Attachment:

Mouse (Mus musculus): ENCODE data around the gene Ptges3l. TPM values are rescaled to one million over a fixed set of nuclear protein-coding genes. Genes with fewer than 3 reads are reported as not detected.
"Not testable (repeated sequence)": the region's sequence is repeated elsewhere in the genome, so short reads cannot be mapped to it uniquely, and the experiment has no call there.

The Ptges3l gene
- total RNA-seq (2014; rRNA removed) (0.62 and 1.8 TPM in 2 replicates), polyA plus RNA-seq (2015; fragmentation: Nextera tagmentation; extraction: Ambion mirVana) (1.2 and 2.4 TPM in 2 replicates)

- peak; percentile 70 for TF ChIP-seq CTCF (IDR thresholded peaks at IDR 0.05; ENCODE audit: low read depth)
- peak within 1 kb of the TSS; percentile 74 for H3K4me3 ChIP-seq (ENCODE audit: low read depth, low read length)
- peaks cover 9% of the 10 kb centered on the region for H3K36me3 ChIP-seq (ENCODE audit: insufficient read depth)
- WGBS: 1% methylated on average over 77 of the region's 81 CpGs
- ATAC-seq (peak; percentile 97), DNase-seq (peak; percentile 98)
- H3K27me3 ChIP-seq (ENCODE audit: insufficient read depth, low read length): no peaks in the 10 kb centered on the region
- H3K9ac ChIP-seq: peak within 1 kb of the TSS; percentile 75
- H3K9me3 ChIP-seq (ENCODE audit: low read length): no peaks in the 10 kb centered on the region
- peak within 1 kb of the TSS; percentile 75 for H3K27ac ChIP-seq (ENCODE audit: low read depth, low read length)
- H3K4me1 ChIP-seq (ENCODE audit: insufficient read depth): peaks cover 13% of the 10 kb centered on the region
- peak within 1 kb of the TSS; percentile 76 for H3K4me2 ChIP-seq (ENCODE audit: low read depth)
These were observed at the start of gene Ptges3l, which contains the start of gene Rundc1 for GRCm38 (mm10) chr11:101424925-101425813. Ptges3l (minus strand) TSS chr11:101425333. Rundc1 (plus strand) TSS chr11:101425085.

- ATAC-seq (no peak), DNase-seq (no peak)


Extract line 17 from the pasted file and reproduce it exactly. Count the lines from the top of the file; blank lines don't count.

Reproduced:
- ATAC-seq (no peak), DNase-seq (no peak)